After the hearing concluded, Matysyuk filed a motion to stay proceedings on the Pantyukhins’ motion for summary judgment pending further discovery. In his motion, Matysyuk noted that the circuit court had asked during the July 17 hearing “why proceedings on the Motion for Summary Judgment had not been stayed.” Matysyuk noted that besides his first round of interrogatories, no other discovery had been conducted between the parties. He requested that, before the court ruled on the summary judgment motion, he be permitted to depose the Pantyukhins, Igor, and the Pantyukhins’ insurance agent to learn why Igor was excluded from the Pantyukhins’ automobile insurance policy.
After conducting a further hearing, the circuit court denied Matysyuk’s motion for stay on July 20, 2017.
On August 2, 2017, the circuit court granted the Pantyukhins’ motion for summary judgment. In its judgment, the circuit court stated that the record showed that “Igor has had one accident prior to the fateful one in the present case.” The court found that “[t]his [one accident] is not sufficient to establish habitual recklessness,” as required to support a negligent entrustment claim against his parents. The judgment also found (in a ruling not challenged here) that the Pantyukhins were entitled to summary judgment on Matysyuk’s negligent supervision claim.
Matysyuk later voluntarily dismissed his claims against Igor, and against their employer, with prejudice. Matysyuk then filed this appeal.
We examine Matysyuk’s Points in reverse order. In his second Point, Matysyuk argues that the circuit court erred in denying his motion to stay proceedings on the Pantyukhins’ motion for summary judgment.
“The trial court has discretion to grant or deny additional time to conduct discovery before ruling on a pending summary judgment motion.” Brooks v. City of Sugar Creek, 340 S.W.3d 201, 209 (Mo. App. W.D. 2011) (citation omitted). “A trial court abuses its discretion only when its ruling is clearly against the logic of the circumstances then before the court and is so arbitrary and unreasonable as to shock the sense of justice and indicate a lack of careful consideration.” Holm v. Wells Fargo Home Mortg., Inc., 514 S.W.3d 590, 596 (Mo. 2017) (citation and internal quotation marks omitted).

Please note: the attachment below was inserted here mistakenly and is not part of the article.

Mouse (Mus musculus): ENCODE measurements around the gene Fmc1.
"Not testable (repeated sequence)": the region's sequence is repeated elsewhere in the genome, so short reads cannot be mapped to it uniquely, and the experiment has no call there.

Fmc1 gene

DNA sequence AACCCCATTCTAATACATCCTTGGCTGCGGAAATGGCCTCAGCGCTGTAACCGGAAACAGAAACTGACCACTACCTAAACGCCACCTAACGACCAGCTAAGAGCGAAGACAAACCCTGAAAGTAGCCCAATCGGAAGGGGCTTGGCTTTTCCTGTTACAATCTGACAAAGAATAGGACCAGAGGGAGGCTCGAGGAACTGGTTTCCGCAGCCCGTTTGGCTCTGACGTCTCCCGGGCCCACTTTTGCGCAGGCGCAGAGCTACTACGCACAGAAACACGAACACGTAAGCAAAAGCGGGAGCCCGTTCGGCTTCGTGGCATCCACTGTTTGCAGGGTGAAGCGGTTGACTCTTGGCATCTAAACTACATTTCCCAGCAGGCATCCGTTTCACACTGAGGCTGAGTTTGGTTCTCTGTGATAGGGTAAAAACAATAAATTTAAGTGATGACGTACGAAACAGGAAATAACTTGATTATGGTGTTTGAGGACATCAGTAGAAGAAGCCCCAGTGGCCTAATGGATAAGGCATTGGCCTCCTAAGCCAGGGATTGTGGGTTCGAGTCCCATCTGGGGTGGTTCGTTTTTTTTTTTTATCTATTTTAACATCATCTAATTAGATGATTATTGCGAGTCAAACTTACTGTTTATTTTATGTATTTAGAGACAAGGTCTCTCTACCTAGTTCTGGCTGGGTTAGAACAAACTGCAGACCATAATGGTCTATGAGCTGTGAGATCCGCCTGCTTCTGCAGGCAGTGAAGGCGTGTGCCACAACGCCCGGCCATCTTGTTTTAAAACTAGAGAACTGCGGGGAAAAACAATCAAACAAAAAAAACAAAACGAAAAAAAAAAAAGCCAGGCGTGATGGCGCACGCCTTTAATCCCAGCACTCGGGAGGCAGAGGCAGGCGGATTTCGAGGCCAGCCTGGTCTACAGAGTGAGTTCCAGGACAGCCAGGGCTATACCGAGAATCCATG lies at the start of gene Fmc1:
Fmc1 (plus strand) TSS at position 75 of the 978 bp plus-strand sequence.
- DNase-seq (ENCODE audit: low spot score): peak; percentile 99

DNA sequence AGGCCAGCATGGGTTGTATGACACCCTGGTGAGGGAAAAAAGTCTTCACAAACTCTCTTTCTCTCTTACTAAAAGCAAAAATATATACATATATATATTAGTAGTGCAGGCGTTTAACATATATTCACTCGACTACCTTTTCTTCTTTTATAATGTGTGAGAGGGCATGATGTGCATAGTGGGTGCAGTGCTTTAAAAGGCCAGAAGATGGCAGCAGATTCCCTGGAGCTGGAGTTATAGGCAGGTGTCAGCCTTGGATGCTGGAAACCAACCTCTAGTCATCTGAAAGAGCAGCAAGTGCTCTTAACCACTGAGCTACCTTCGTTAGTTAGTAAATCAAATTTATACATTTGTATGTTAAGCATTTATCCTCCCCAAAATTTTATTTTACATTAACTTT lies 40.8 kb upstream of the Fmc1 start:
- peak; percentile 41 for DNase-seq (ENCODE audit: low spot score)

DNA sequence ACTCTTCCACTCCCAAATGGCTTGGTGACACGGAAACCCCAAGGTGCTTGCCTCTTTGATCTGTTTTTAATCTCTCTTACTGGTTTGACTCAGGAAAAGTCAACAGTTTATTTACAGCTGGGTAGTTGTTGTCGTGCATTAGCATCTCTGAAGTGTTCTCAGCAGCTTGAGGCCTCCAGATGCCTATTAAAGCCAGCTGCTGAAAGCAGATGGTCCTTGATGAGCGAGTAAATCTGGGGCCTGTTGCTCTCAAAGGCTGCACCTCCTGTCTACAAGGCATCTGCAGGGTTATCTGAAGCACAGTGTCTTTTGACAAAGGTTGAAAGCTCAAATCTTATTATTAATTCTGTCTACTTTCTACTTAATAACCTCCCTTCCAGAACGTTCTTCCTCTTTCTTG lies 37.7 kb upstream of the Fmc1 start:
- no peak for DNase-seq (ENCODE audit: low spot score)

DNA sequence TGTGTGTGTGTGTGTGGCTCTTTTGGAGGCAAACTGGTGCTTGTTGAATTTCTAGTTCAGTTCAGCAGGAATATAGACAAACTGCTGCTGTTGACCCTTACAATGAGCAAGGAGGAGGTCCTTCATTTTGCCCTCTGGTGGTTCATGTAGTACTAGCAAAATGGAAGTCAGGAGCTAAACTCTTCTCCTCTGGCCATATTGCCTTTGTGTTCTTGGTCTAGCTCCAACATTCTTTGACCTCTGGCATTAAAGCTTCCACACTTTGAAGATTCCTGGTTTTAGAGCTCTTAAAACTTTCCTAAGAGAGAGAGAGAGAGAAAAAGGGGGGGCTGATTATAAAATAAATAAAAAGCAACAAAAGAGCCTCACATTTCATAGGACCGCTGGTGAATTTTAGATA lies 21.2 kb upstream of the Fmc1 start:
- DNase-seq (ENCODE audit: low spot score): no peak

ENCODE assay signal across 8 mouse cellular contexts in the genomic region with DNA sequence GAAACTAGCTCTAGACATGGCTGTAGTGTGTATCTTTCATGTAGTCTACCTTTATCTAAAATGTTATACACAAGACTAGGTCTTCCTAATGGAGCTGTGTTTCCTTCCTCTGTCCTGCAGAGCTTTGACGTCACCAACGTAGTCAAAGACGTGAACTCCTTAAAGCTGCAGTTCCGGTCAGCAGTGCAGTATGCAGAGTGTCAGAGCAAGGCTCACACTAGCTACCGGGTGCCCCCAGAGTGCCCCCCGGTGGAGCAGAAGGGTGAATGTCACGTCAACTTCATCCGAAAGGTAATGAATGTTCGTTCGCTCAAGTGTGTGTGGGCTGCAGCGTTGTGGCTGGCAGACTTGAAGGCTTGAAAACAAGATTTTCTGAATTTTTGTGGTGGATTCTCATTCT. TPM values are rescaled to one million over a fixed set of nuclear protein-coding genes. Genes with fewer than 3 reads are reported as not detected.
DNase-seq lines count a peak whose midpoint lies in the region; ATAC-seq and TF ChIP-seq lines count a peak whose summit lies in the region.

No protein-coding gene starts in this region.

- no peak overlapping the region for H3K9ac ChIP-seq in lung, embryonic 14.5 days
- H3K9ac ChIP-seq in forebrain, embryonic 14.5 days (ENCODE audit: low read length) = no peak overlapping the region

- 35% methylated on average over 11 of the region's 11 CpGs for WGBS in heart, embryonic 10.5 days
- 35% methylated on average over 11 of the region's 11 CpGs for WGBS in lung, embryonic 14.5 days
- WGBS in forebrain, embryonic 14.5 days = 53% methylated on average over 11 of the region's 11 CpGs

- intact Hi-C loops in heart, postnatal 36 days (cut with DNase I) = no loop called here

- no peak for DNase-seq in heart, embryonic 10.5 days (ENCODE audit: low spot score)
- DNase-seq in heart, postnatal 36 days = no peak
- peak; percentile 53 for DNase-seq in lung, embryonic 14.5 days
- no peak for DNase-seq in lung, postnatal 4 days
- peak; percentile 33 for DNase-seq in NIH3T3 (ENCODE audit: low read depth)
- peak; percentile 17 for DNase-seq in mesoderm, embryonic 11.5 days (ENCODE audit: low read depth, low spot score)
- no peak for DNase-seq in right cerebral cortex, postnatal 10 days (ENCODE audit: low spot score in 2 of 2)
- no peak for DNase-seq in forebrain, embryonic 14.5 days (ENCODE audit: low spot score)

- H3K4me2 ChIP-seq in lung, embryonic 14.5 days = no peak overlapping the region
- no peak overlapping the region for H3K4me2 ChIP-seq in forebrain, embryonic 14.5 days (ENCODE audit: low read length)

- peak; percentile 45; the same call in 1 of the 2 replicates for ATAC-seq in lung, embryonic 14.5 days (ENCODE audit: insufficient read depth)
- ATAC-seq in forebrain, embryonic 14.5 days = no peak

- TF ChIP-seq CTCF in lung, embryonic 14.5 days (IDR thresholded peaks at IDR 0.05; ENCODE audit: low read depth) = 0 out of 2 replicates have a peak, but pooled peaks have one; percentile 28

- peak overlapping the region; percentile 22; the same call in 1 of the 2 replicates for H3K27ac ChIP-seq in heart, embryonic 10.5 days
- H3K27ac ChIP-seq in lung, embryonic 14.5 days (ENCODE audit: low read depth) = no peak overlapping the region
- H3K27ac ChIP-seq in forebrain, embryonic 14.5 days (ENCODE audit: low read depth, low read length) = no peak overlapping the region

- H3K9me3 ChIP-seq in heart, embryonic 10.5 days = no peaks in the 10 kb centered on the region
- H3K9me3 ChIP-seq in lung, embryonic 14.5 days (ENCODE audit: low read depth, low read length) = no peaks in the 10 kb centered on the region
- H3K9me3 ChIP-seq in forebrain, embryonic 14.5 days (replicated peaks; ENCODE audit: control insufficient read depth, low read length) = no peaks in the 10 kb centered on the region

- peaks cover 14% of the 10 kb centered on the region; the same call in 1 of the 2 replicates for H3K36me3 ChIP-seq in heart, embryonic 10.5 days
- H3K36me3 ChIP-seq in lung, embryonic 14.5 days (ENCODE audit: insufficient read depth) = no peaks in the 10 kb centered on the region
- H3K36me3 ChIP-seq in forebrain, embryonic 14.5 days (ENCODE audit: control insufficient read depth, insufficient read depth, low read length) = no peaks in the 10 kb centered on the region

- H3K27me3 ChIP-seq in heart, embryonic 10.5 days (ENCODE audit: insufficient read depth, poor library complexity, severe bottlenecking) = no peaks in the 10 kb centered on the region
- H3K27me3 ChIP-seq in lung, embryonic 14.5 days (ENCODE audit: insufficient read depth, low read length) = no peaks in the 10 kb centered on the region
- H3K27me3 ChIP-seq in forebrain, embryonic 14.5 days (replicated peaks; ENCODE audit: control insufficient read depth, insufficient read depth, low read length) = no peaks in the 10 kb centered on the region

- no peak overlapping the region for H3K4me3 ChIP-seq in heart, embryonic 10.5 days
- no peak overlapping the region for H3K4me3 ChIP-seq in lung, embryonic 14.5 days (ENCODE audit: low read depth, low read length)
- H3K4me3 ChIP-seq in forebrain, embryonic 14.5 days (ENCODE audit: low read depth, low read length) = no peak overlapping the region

Under Rule 74.04(b), a party defending a claim may move for summary judgment “[a]t any time.” See also Farrow v. Saint Francis Med. Ctr., 407 S.W.3d 579, 587 n.4 (Mo. 2013). “When a motion for summary judgment is filed, the party against whom it is directed may not stand idly by doing nothing.” Duncan v. Dempsey, 547 S.W.3d 815, 821 (Mo. App. E.D. 2018) (citation and internal quotation marks omitted). If the non-movant wishes to conduct further discovery before the court rules on the summary judgment motion, it may move for a continuance under Rule 74.04(f). Rule 74.04(f) provides:
Should it appear from the affidavits of a party opposing the motion that for reasons stated in the affidavits facts essential to justify opposition to the motion cannot be presented in the affidavits, the court may refuse the application for judgment or may order a continuance to permit affidavits to be obtained or depositions to be taken or discovery to be had or may make such other order as is just.
“Rule 74.04(f) allows the trial court to postpone any ruling on a pending summary judgment motion to accommodate further discovery.” Brooks, 340 S.W.3d at 209 (footnote omitted).
The Pantyukhins moved for summary judgment on Matysyuk’s negligent entrustment claim on March 9, 2017. Instead of filing a motion for a continuance under Rule 74.04(f) so that he could conduct further discovery, Matysyuk responded to the Pantyukhins’ motion on the merits on April 10, 2017. In his response, Matysyuk alleged additional facts, which he argued created a genuine issue of material fact regarding whether Igor was incompetent to drive. Matysyuk’s opposition to the summary judgment motion relied on the discovery which had been completed to date. The Pantyukhins filed a reply memorandum, and Matysyuk then filed a motion to strike some of the Pantyukhins’ responses to his additional facts, and a motion requesting leave to file a sur-reply to correct one of his additional facts. After the parties completed their motions practice, the Pantyukhins noticed their summary judgment motion for hearing on July 17, 2017.
Matysyuk only moved to stay the summary judgment proceeding so that he could conduct further discovery after the July 17 hearing was held. Matysyuk’s motion was apparently prompted by comments the circuit court had made at the hearing on the Pantyukhins’ motion. (We have not been provided with a transcript of that hearing.) By the time Matysyuk requested a stay, the Pantyukhins’ motion for summary judgment had been pending for more than 4 months, the parties had fully briefed and argued the motion, and the circuit court had taken it under advisement.
The circuit court did not abuse its discretion by refusing to allow Matysyuk to have two bites at the apple: first, by responding to the Pantyukhins’ summary judgment motion on the merits; and then by seeking to stay proceedings on the motion after the circuit court has apparently questioned his merits arguments, and taken the matter under advisement. The circuit court was entitled to hold that the time to seek relief pursuant to Rule 74.04(f) was during the briefing of the summary judgment motion, not after the motion had been fully (and extensively) briefed, and taken under advisement.